The name Guilin means’ forest of cinnamon trees’. In Chinese terms especially, it is only a small town – the population is around half a million – but it is one of the main tourist attractions in the country because of the spectacular local scenery.
In Guilin, our CITS guide was Susan, a lovely woman with whom we quickly established a close relationship. Susan has never travelled further than Hong Kong and told us that it was her dream to visit Britain. Roger & Vee are going to do all we can to make that dream come true.
Our first day in the Guilin area (Sunday) involved a trip down the Li River from outside Guilin to a place called Yangshuo, a distance of some 52 miles (83 km). The area has inspired generations of painters and poets and been the subject of some magnificent photographs. Hanyu, a noted poet of the Tang Dynasty, wrote that: "The hills are like emerald hairpins and the water is a winding beautiful jade ribbon".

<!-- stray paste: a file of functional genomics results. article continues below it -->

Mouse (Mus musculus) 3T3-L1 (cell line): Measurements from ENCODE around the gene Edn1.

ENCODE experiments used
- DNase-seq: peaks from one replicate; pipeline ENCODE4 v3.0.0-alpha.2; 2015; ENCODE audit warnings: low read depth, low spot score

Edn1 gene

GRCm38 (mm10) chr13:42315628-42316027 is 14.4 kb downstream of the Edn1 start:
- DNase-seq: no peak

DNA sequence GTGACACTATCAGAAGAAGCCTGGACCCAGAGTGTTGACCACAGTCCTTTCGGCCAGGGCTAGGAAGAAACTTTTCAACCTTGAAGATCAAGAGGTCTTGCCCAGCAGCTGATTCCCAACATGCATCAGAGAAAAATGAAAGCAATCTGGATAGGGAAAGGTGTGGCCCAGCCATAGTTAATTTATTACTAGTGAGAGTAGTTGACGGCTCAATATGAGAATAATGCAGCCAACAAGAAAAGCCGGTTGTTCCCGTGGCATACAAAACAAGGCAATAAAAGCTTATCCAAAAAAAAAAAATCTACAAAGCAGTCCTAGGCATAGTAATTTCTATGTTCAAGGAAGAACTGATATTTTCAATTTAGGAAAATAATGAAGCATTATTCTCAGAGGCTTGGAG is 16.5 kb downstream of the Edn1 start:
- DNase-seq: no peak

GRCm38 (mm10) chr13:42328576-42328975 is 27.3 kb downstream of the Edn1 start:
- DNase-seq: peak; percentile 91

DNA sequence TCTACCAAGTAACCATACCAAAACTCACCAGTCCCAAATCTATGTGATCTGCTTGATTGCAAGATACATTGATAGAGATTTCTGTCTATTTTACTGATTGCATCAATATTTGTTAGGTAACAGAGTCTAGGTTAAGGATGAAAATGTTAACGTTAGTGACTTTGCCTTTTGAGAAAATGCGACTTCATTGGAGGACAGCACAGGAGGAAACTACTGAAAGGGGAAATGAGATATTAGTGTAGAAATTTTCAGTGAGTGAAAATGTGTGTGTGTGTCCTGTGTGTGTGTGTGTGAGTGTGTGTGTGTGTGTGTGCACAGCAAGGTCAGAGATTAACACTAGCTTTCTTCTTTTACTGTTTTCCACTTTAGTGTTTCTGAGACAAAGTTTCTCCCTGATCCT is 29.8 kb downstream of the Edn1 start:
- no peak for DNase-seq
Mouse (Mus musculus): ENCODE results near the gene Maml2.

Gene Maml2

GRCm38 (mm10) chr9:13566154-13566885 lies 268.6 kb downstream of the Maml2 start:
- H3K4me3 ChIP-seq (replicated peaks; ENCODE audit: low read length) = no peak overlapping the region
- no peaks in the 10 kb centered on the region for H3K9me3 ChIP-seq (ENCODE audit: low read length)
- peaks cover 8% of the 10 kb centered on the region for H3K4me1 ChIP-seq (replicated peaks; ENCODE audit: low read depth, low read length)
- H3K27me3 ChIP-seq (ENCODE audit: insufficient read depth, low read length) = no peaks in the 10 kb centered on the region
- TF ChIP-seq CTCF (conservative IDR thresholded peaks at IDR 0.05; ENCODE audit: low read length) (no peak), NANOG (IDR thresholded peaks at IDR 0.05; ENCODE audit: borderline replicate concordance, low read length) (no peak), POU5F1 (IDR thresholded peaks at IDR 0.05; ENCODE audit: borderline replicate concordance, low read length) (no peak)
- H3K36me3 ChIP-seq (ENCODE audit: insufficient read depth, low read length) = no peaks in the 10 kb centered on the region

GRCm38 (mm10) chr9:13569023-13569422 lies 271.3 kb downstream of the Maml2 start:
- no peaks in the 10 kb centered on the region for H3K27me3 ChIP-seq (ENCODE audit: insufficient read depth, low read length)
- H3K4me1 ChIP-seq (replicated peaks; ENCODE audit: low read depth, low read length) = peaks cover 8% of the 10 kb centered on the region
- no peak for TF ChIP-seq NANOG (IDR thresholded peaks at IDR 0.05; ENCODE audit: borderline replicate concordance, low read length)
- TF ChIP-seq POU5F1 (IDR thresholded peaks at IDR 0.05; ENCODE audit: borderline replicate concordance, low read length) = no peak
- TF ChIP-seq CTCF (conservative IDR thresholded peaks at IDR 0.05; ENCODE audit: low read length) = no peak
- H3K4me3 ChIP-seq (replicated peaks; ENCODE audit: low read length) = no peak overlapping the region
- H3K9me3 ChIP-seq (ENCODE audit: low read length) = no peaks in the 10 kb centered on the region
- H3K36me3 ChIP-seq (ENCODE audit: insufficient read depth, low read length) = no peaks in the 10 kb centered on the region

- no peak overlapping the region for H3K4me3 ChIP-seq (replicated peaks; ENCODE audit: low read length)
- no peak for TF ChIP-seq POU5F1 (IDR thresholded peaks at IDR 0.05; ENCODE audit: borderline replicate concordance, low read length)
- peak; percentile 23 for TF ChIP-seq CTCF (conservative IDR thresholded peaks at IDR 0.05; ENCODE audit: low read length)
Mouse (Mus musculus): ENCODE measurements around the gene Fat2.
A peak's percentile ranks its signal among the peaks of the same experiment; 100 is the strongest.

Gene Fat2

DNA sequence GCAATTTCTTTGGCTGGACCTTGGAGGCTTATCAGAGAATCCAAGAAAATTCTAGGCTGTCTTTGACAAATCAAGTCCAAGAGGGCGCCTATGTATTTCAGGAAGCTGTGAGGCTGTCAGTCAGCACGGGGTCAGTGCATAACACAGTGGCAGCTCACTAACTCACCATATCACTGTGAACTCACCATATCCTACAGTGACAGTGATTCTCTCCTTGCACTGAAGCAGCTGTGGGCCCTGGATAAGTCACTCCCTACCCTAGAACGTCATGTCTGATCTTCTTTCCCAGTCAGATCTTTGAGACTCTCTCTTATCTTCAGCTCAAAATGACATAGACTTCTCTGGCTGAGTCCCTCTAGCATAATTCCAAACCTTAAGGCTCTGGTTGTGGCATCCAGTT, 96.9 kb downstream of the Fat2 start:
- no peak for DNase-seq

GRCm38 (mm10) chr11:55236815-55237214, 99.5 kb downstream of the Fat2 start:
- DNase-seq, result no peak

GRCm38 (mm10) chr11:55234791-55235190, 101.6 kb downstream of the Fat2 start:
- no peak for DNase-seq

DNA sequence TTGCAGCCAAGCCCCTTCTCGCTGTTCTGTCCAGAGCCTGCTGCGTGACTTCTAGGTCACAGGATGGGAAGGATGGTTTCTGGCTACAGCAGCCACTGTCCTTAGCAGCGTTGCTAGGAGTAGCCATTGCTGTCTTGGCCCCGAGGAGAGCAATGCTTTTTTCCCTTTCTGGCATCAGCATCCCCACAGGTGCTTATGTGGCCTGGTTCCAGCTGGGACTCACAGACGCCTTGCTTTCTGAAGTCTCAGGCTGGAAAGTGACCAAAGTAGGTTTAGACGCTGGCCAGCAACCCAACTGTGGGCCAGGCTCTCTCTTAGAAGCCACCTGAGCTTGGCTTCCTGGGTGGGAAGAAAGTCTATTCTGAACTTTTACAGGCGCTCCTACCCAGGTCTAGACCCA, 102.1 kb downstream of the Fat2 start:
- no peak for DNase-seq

The weather was glorious and the scenery was sensational. On either bank, for almost the entire journey, there are bizarre rock formations covered in beautiful greenery. This landscape was formed over a period of 200 million years when the sea still reached this far inland. Layers of chalk, formed from fossilised shells, were deposited and then shaped by wind and water to produce wonderful shapes and numerous caves. Along the way, there were women washing clothes, children swimming naked, and water buffalo retreating from the heat.
Lunch was served on the boat, but all of us declined the option to purchase a special local aperitif. It was snake wine and the bottle had a coiled snake in the bottom. Some potential new experiences just have to be forgone.